In choosing my subject I am searching for the unspectacular. Content can be found in the mundane, meaning contained in the smallest thing, and poetry in the simplest moment. My practice is bound in phenomenology. The work is an act of ingestion and investigation, an embodiment of these acts of consciousness. My focus is directed at the experience with the natural world – its space, time and physicality. My works are drawn and painted to present and reflect upon the prosaic rectitude of the ordinary in order to bring attention to the ignored, the forgotten, and the unseen. It is the microcosms that are entries to greater understandings.
The Form Series explores the associative power of natural forms. By the alterations of scale, placement and context, the forms explored lose their concrete cognitive associations. The resulting images become indeterminate signifiers that viewers may readily associate with a multitude of objects and readings, resulting from their own experiences, and personal narratives. Through simultaneous recognitions, patterns emerge: natural forms beget associations of other, universal possibilities.
This body of work represents natural objects that have been chosen and attended to for their particular, yet unremarkable qualities – objects that at first may seem uninteresting, or homely. These objects have been found lying on the forest floor, nestled in the underbrush, or hidden within a field. I have taken from these moments of decay and destitution a piece, a part, a pittance – a pit, a pod, a seed, a nut; these seemingly insignificant natural entities often evade interest and attention, yet hold, both in sign and function, the alchemy of life.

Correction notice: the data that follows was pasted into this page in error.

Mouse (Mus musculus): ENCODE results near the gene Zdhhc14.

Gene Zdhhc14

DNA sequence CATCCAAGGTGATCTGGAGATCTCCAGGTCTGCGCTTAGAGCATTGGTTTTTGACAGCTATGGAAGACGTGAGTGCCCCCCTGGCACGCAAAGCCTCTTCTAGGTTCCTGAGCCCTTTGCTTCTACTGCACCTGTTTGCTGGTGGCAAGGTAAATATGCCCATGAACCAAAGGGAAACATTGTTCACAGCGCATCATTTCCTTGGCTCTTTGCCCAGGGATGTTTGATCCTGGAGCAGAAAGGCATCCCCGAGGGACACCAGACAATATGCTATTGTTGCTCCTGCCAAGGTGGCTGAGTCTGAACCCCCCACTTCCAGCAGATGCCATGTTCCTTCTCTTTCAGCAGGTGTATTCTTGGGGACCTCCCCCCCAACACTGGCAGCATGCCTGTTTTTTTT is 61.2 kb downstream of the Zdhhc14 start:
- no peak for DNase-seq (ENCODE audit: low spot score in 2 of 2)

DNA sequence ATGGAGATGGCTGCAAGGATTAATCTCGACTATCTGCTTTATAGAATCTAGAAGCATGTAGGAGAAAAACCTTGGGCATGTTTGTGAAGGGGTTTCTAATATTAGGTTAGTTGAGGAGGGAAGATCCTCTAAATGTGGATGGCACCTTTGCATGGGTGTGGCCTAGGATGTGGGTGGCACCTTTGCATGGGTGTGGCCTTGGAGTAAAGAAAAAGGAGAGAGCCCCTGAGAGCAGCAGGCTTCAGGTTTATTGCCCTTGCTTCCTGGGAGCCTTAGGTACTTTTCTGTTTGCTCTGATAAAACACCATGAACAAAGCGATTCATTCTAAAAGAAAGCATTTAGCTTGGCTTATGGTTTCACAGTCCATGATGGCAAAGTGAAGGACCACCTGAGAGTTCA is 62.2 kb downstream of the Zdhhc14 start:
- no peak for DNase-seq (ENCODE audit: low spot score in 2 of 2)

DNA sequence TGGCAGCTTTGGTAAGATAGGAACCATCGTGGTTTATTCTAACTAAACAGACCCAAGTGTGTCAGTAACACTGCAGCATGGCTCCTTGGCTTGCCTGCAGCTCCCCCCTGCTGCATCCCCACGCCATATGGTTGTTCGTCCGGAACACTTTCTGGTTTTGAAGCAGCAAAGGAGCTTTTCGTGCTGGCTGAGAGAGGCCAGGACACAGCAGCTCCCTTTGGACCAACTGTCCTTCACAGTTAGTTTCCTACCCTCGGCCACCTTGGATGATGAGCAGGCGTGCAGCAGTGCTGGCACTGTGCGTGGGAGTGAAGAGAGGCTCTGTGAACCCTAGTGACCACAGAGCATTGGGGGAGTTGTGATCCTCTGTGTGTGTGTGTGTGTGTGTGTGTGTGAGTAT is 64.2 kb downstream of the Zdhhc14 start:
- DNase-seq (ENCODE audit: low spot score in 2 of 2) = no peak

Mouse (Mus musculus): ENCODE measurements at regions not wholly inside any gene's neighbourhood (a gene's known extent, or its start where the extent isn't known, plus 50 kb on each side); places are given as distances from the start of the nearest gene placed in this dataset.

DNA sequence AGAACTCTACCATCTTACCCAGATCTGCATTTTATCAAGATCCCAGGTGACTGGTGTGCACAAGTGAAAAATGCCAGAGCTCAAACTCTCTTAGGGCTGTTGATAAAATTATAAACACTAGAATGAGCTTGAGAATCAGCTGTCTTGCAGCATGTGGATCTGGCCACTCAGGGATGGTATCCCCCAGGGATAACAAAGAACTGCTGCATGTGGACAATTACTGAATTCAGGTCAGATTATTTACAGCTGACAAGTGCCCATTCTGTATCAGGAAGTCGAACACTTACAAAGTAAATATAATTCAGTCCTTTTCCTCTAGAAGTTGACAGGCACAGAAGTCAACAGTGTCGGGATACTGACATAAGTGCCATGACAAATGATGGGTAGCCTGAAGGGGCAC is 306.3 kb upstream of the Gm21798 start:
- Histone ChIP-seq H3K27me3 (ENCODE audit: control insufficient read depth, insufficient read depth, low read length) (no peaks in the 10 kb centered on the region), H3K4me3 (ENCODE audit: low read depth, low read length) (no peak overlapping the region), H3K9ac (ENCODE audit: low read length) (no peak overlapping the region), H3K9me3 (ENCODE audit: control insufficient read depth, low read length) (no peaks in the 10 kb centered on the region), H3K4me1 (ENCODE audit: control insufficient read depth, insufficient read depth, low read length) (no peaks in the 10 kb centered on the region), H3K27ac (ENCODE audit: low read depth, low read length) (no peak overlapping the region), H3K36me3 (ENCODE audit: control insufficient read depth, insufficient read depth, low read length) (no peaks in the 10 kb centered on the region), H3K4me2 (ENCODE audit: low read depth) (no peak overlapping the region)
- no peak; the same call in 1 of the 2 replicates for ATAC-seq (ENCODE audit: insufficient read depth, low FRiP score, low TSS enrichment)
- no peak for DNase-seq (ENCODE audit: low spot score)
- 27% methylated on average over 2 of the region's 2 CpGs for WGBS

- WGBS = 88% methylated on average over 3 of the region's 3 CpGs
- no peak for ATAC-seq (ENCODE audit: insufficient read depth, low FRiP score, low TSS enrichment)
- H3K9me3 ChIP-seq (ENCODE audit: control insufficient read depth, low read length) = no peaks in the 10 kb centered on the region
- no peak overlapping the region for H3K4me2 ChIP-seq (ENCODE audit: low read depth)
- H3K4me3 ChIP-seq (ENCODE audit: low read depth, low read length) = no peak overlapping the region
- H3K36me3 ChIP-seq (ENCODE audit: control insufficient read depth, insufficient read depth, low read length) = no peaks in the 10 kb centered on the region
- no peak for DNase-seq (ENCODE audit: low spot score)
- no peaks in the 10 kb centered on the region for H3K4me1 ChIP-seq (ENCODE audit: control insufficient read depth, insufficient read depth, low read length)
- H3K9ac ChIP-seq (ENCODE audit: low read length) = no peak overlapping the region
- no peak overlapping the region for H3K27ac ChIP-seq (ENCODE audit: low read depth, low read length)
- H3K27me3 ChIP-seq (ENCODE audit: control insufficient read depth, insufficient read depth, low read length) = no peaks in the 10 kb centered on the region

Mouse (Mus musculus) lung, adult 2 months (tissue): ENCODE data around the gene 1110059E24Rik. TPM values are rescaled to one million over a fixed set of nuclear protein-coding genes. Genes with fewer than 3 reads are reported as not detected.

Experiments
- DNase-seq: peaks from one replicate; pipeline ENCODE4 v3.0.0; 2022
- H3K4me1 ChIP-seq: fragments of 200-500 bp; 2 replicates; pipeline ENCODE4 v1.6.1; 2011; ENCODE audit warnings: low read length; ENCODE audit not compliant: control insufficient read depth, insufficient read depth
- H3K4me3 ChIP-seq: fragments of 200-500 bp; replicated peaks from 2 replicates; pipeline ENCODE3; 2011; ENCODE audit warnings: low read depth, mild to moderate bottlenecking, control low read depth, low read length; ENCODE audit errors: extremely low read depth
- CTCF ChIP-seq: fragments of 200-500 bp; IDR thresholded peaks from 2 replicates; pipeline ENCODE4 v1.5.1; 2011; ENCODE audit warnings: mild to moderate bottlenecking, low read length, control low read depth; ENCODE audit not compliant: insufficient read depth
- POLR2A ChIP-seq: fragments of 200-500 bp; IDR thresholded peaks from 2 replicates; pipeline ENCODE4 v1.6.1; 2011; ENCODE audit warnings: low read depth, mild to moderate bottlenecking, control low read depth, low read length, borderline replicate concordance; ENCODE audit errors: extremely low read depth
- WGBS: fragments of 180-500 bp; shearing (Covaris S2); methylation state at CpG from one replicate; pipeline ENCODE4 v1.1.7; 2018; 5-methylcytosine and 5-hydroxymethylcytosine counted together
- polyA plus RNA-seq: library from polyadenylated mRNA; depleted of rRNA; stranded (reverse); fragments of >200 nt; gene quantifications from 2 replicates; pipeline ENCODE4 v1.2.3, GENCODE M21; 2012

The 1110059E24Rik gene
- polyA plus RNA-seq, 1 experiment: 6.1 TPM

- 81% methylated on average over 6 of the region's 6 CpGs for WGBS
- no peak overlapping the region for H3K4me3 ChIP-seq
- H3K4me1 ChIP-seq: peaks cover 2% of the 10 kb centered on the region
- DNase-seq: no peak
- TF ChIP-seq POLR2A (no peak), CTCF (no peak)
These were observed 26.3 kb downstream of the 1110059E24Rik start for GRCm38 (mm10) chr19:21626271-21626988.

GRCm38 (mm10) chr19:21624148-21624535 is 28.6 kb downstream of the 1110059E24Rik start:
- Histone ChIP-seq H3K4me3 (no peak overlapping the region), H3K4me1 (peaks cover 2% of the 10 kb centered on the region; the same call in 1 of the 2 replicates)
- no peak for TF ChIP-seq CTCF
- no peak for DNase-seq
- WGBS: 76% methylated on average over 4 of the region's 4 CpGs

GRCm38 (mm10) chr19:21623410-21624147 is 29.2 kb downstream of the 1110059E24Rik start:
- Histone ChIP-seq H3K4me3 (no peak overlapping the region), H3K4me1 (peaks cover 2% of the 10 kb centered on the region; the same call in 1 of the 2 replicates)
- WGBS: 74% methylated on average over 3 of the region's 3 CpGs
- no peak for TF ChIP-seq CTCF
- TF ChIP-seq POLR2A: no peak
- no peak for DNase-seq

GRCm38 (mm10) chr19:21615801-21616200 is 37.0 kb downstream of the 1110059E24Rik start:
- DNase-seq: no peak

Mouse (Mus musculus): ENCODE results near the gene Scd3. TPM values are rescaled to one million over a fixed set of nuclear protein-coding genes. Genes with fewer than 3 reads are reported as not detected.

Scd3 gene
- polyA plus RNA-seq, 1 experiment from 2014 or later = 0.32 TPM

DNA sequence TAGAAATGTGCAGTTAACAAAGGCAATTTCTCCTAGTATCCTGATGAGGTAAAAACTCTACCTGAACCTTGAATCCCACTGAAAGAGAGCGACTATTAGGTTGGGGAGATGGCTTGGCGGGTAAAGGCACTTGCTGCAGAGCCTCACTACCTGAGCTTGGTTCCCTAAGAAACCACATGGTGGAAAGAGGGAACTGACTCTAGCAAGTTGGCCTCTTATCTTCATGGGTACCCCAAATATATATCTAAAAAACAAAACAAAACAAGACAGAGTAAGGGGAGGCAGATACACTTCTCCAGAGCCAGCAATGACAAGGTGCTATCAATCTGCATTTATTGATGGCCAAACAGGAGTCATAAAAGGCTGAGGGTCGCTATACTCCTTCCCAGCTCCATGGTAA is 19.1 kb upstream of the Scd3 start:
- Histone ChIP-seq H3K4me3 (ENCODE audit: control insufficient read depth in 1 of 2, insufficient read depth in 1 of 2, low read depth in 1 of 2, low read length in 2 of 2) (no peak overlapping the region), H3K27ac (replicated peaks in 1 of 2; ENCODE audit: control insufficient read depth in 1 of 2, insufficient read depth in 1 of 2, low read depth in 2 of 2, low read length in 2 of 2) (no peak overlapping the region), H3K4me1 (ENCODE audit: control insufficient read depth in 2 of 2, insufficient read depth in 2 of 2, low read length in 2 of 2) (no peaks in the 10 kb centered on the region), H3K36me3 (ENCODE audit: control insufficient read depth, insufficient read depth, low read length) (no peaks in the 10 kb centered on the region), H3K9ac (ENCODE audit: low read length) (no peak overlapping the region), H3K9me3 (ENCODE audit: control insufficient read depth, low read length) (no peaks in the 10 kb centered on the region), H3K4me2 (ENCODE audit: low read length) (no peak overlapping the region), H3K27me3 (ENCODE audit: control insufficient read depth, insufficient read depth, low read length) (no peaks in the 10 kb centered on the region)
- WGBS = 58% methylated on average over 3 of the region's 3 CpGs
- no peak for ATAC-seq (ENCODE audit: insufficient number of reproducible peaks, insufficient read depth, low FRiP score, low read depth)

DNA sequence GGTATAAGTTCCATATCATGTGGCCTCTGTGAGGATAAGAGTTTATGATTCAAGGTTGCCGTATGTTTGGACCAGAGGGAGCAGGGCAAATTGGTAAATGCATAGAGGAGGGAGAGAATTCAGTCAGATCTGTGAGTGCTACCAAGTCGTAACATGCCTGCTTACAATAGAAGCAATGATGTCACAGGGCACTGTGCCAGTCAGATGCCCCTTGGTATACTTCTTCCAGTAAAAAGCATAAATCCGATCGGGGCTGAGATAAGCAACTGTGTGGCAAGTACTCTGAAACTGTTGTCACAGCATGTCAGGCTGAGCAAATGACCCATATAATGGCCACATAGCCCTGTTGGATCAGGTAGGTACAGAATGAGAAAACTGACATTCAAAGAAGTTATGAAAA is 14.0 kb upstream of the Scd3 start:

In a moment of recognizing the beauty that is to be found in the different, the unexpected, and the ignored, we are reminded of our fallibilities of judgment. My hope is that at its least, the work may stand as a prompt or aide-memoire; that value and judgment may be constructs; and that things of import may be in unlikely places, right under our noses, or feet. At its best, it may function to explicate multiplicity of the social order, of difference, in equal regard.
Nature and landscape have long been sources of inspiration in both my painting and print work. I avoid the “heroic, sublime” landscape scenes of past tradition. I am drawn to random spots in the woods, the many missed scenes along a hike, a spot along the road passed so many times by so many people, and the forgotten parcel of land in transition. My recent landscape work explores geography and its import in and influence on the development and negotiation of social structures. Sources of electrical power and power-lines that transverse the landscape teeter between metonym and metaphor, signifying larger power structures. In many cases, signs of the burdens of social histories and events are inscribed in the topography. This melding of time and place illuminates and poses questions surrounding the formation and meaning of various facets of social relationships.
|Nathan Sullivan - Painter/Printmaker | All images are copyrighted 2003-2011|